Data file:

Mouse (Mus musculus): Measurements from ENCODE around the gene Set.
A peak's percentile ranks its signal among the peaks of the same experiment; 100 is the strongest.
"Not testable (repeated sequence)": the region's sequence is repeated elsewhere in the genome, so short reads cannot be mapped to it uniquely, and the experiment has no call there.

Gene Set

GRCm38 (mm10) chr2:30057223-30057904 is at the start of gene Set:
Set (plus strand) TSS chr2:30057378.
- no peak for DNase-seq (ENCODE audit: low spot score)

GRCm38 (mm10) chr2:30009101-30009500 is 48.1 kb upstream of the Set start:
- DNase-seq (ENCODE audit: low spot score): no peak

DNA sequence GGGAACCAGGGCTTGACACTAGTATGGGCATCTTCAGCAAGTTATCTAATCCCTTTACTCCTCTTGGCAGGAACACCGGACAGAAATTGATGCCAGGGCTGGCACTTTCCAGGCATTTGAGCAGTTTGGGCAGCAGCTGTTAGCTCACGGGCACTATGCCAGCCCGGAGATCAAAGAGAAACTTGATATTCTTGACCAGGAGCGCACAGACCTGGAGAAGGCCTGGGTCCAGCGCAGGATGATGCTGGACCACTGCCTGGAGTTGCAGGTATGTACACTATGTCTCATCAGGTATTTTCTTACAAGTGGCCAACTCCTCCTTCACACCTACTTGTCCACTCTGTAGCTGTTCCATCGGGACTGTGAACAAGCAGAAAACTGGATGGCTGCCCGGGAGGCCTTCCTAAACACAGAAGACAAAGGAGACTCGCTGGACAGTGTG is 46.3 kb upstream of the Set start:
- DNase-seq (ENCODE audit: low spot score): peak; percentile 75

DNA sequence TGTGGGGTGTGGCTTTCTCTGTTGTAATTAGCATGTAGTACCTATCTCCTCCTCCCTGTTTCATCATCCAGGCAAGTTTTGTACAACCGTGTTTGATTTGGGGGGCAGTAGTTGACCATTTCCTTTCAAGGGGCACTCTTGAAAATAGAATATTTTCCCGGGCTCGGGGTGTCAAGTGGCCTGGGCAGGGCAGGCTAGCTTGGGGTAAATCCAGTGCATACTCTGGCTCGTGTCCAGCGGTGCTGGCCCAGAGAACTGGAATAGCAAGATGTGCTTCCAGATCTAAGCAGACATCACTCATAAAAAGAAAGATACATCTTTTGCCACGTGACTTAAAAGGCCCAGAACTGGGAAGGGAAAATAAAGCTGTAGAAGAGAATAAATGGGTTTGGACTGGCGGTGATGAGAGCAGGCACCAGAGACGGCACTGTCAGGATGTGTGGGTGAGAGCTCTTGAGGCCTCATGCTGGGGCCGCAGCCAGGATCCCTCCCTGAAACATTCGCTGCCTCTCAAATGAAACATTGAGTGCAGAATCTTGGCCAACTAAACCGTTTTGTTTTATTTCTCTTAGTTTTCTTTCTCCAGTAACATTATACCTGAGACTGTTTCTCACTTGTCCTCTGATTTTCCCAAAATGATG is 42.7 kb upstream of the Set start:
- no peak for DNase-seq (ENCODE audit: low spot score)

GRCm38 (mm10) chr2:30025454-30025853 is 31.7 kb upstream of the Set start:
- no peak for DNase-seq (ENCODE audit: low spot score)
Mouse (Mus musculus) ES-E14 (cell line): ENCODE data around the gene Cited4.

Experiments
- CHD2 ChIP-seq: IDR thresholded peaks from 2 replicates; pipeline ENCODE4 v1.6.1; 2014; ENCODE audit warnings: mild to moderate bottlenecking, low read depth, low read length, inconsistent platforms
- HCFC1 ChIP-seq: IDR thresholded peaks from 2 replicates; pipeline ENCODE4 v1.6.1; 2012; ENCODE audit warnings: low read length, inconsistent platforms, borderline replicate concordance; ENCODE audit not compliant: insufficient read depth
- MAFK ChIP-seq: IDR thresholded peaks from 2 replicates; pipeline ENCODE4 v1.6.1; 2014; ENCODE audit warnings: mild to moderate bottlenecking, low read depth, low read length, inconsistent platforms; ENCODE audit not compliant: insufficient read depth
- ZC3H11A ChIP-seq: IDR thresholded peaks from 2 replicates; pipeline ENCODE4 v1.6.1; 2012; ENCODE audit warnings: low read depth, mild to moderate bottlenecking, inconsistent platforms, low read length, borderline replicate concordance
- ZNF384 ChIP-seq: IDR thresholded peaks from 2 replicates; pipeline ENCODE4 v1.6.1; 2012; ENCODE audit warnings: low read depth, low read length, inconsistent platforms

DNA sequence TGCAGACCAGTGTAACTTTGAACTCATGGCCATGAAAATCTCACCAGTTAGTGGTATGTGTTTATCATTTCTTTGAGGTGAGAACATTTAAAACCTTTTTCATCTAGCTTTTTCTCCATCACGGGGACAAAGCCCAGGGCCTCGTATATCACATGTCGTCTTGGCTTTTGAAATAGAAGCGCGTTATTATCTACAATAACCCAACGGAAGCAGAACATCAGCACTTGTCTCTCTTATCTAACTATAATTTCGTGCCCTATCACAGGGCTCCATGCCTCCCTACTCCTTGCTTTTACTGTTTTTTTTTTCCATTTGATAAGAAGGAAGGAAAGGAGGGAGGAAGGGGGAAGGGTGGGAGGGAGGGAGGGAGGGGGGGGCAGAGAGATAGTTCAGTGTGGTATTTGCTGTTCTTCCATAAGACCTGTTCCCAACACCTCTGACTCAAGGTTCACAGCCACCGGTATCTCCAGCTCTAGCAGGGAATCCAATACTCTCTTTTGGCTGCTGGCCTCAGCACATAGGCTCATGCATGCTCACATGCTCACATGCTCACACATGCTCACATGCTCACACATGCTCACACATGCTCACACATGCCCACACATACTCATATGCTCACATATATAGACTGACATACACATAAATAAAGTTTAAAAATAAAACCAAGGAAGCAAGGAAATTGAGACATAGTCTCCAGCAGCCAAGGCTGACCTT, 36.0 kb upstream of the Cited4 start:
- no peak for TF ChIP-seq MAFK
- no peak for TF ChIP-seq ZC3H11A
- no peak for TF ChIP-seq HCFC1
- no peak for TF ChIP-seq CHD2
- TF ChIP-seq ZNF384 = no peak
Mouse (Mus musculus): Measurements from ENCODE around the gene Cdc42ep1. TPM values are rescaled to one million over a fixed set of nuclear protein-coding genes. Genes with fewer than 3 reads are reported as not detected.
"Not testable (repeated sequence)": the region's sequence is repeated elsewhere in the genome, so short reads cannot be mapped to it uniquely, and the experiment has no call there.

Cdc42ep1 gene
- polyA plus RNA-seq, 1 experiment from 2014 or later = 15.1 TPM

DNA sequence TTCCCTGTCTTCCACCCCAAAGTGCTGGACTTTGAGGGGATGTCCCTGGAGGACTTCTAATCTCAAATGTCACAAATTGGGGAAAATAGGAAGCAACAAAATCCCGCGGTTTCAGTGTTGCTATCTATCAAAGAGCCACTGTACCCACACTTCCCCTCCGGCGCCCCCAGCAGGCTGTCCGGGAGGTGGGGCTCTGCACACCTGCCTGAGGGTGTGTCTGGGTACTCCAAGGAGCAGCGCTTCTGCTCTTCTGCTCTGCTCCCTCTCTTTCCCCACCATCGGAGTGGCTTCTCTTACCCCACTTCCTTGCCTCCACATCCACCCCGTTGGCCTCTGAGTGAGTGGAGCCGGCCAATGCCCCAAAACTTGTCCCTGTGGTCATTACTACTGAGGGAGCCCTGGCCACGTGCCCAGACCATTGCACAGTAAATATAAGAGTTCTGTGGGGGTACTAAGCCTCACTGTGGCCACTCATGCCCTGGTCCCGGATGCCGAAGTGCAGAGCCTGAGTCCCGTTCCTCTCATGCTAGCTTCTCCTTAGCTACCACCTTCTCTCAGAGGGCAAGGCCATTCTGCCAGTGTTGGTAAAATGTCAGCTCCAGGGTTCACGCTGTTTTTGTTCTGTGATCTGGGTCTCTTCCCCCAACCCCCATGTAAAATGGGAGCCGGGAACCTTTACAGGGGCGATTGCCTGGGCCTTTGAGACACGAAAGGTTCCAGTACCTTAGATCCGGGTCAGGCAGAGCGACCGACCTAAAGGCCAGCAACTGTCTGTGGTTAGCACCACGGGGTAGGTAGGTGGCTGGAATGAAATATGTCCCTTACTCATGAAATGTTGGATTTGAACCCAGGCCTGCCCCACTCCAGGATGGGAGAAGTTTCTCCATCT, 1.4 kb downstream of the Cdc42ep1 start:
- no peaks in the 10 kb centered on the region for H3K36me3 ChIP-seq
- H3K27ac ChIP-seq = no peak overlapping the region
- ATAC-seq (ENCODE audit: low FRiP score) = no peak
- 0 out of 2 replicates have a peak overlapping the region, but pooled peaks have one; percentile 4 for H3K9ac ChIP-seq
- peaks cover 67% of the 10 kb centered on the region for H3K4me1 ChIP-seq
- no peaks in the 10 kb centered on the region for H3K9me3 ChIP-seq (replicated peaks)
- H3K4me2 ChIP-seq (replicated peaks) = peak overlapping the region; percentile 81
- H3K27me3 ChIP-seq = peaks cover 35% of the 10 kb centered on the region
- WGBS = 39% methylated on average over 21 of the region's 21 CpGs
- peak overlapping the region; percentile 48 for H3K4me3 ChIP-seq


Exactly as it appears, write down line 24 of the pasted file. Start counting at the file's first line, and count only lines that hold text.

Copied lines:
- no peak for TF ChIP-seq MAFK